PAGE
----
The more popular spot off Hughes Road might be a city bookstore but a rewarding experience awaits the curious at the Khareghat Memorial Hall, in the Khareghat Colony a few metres away.
A lonely, uniformed caretaker sits like a weary guardian at the entrance of the Framji Dadabhoy Alpaiwalla Museum–a capsule-like gateway into the past of one of the city’s foremost communities, the Parsis.
Inside, Persian antiquities, Chinese porcelain, European glassware, iconographic material, coins, stamps and old picture postcards line up like ignored concubines of the past.
You’d think the man outside is as old as the museum itself. Not so. Inaugurated in 1952 after the death of its founder Framji Dadabhoy Alpaiwalla, whose persistent efforts persuaded the Parsi Panchayat to fund and administer a Parsi museum, the collection today includes contributions from various prominent Parsi families, the archaeological finds and additions made by Nivedita Mehta, curator of the present-day museum.
Among the museum’s intriguing exhibits are an Astodan, a large, tub-like clay container (a repository for the long bones of the dead that vultures couldn’t consume) dating back thousands of years, artifacts from Susa, an ancient cosmopolitan city north of modern Basra in Iraq, and what Mehta describes as an emotional excavation of history–relics from Nehavand, Iran, the last site of Persian rule, where the Arabs defeated the Sassanians in 641 AD. “It is emotional for Parsis who know their history,” says Mehta, tongue-in-cheek.
An original firman (a land grant) from the time of Emperor Jehangir, bearing his own seal, handed to one of Dadabhai Naoroji’s ancestors, is one of the outstanding attractions of the collection. Mehta, an MA in Archaeology from Deccan College, Pune, has also collected fascinating anthropological objects of contemporary Parsi history. Like a pair of women’s shoes embroidered to match the sari (“some women still get them done”), props used in everyday Parsi rituals and a peculiar chair constructed out of a wooden toilet seat, acquired by Alpaiwalla.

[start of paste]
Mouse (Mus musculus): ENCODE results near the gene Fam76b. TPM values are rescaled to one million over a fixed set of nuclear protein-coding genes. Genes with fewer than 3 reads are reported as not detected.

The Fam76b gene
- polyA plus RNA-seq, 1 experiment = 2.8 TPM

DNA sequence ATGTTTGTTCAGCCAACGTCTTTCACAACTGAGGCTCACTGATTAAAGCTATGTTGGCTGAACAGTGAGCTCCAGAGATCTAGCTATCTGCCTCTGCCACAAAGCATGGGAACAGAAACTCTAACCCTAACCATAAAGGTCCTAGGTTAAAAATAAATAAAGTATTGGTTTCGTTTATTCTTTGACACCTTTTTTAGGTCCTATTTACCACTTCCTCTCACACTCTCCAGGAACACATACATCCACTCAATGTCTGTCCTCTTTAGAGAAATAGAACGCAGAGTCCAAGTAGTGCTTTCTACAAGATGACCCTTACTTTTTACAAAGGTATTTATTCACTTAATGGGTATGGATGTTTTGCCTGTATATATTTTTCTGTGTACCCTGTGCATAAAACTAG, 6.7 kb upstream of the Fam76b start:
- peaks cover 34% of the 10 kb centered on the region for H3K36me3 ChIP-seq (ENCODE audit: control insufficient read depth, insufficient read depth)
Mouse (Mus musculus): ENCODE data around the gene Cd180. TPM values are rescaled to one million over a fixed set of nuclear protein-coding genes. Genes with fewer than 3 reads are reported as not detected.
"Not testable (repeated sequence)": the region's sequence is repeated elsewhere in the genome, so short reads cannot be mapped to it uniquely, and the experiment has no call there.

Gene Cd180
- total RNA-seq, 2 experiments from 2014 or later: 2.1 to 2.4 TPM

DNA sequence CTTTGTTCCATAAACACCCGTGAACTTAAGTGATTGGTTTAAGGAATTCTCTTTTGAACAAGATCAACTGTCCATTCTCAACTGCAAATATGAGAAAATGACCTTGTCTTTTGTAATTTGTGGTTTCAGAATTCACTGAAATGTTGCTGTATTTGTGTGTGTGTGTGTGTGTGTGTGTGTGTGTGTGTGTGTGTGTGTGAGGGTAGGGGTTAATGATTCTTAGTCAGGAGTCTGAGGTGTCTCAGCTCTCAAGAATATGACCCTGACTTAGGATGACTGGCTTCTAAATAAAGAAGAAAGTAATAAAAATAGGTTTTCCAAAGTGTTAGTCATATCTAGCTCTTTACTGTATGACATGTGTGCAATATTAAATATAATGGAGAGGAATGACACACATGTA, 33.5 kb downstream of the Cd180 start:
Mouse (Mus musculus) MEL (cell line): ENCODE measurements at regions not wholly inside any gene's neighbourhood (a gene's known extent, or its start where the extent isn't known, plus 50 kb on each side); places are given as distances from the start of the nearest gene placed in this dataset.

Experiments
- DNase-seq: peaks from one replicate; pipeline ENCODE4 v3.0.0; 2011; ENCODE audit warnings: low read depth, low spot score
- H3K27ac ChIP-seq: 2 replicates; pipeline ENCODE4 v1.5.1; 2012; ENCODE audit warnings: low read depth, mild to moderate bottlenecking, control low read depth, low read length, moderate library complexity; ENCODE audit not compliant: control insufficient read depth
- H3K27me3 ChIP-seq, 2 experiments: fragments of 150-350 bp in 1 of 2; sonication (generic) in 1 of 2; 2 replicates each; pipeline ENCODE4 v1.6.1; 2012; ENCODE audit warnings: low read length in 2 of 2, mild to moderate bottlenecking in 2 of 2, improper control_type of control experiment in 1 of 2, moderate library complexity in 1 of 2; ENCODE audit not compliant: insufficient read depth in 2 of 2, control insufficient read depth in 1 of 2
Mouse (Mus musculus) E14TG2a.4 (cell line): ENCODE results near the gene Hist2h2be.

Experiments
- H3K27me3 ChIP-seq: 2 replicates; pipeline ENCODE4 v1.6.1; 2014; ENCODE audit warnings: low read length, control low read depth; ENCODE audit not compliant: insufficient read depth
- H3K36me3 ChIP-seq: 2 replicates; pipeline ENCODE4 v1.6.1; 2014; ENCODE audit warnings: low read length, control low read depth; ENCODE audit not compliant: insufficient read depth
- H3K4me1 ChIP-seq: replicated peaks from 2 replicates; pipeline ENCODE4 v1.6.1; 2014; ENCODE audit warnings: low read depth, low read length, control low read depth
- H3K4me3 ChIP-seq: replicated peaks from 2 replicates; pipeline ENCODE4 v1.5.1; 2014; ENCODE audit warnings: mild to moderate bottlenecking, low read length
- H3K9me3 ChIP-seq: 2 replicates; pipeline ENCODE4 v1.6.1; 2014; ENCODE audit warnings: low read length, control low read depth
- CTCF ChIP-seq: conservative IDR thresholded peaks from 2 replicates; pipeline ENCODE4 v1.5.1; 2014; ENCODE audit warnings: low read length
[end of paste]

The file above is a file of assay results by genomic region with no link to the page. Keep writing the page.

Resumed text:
“Most collectors devote a percentage of their income to art collection. Alpaiwalla exercised no such self-restraint. He was often bankrupt because of the money he sunk into art,” says Mehta.
The earlier location of the museum was a large flat in Bhavnagari House (later renamed after the museum’s founder) on Princess Street. “Alpaiwalla started with bottle tops, old scent bottles, old notes, anything that appealed to him,” says Mehta.
After the founder’s death, everything in the home was moved out and, on the suggestion of Sadashiv Gorashkar, a former director of the Prince of Wales Museum, the community-specific museum was established, the only one of its kind in India. “Footfall here is largely season-specific. Now, it’s the time for the Indian diaspora to visit. We definitely have more non-Parsis than people from the community,” she says.
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